When it comes to the physicians she represents, Cara Farrell isn't afraid to fight for what she thinks they deserve.
In her five years as director of managed-care contracting for Women's Health Connecticut, Farrell has secured annual fee increases of 4% to 16%,
generating almost $20 million in additional revenue for the group practice's 150 OB/GYNs. She also developed a pay-for-performance program to improve quality of patient care and lower healthcare costs and led a liability surcharge initiative to address the rising costs of medical malpractice coverage.
"She's been an incredibly professional representative and voice of the specialty," says Nancy Bernstein, president and chief executive officer of Women's Health, an Avon, Conn.-based joint-venture management-services organization.
"We are considered a model in OB/GYN in the U.S., and she's participated in every element of this company's reputation." The success of the Connecticut model sparked plans for a second practice-management partnership in New York that so far has attracted about 80 physicians.
Farrell traces her interest in healthcare to childhood. When she was 6, her father suffered a mild heart attack, and she was inspired by his physician's ability to reassure her and explain the situation on a child's level. She considered a career in cardiology but also had an interest in business.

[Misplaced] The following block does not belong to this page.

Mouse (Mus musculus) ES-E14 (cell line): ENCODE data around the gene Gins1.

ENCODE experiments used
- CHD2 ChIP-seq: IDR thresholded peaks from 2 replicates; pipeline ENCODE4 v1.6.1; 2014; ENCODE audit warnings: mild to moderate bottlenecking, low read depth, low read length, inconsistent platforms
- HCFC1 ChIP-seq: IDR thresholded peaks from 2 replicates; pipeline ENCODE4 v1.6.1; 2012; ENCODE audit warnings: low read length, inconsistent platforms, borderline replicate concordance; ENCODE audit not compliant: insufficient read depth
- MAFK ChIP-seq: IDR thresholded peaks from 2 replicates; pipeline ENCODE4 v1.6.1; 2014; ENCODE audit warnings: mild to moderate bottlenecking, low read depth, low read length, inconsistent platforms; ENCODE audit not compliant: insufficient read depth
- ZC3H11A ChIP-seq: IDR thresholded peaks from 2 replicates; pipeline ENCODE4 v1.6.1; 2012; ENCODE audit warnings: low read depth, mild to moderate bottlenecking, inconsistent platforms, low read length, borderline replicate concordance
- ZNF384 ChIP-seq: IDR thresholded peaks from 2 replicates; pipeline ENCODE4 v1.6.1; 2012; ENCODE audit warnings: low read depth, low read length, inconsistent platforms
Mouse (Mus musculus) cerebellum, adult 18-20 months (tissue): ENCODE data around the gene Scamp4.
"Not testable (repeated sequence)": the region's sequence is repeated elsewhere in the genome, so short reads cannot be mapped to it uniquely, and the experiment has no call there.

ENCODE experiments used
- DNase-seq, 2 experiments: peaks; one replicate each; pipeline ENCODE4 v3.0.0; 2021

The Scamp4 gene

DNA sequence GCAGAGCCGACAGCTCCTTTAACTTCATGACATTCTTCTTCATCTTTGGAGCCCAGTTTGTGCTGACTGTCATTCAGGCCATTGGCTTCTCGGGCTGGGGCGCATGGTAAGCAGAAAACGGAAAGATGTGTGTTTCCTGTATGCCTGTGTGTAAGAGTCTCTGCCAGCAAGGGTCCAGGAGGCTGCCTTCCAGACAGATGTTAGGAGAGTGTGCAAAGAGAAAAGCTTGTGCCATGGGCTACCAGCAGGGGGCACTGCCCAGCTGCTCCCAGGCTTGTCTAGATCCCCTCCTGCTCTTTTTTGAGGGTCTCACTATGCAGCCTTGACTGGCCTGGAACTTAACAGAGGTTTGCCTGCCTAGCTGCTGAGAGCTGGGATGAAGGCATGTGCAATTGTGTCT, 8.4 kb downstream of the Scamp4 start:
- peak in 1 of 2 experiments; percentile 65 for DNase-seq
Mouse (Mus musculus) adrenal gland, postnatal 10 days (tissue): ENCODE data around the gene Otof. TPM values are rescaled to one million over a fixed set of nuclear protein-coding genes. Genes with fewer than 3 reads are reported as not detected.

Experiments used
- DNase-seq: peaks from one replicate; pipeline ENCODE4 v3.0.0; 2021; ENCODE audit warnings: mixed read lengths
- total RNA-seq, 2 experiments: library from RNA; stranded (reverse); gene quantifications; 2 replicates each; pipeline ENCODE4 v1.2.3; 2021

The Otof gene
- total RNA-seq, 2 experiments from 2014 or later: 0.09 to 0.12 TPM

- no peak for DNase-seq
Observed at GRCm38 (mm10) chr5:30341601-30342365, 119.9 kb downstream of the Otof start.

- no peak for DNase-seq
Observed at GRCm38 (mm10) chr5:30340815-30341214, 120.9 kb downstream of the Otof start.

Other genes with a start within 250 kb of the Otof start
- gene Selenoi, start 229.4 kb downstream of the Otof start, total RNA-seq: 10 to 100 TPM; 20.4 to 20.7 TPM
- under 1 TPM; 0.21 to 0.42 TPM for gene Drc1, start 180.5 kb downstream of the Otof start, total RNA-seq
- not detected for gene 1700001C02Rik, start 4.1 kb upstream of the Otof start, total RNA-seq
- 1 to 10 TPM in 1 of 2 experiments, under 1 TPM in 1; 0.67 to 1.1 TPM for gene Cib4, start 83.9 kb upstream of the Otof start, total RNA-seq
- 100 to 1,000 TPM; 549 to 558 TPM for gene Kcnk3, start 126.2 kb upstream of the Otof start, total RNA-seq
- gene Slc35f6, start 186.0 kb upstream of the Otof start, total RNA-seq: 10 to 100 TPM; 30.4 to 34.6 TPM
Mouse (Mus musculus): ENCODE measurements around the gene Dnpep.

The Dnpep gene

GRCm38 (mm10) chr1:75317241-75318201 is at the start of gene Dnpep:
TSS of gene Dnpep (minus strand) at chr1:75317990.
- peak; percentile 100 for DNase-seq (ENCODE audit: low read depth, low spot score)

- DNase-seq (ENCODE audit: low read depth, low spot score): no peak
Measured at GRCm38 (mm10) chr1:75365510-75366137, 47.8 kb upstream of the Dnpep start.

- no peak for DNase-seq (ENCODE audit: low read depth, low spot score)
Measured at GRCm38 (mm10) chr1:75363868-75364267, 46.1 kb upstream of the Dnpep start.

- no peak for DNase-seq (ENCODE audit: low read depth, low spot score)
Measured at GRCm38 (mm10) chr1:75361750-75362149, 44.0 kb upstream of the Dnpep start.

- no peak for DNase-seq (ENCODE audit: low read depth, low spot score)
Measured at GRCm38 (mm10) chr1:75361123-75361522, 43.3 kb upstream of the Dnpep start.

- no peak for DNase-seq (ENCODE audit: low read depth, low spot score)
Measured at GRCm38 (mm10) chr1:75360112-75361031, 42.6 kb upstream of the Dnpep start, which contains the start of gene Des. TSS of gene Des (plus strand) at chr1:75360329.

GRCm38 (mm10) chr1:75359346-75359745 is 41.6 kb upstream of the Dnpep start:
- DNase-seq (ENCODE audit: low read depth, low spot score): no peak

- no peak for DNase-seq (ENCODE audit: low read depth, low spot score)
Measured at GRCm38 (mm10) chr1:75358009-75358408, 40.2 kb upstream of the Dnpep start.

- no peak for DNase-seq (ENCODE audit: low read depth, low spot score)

After earning a master's degree in public health from Yale University in 1990, she honed her analytic and project-management skills as a healthcare information consultant to employer and health plan customers.
Her role at Women's Health, she says, "has been really rewarding because you can have a much greater impact on the quality of care and delivery of healthcare."
Thanks to the pay-for-performance program Farrell designed and implemented last year, Women's Health OB/GYNs have improved rates of cervical cancer screening and postpartum visits and are following guidelines from the American College of Obstetricians and Gynecologists to offer women less-invasive alternatives to hysterectomy, such as ablation. Of patients who are candidates for hysterectomy, about 45% now are treated with an ablation, compared with about 19% in 2000, Farrell says. "This translates to thousands of patients for whom hysterectomies were avoided and who were able to resume normal activity levels within days rather than weeks," she says.
This year, the program added a measure to improve postpartum-depression screening and treatment.In 2004, Farrell led an initiative to raise the fees of Women's Health OB/GYNs to cover mounting professional liability premiums without passing those costs on to patients. Farrell persuaded major health plans to shoulder the costs of the fee increases.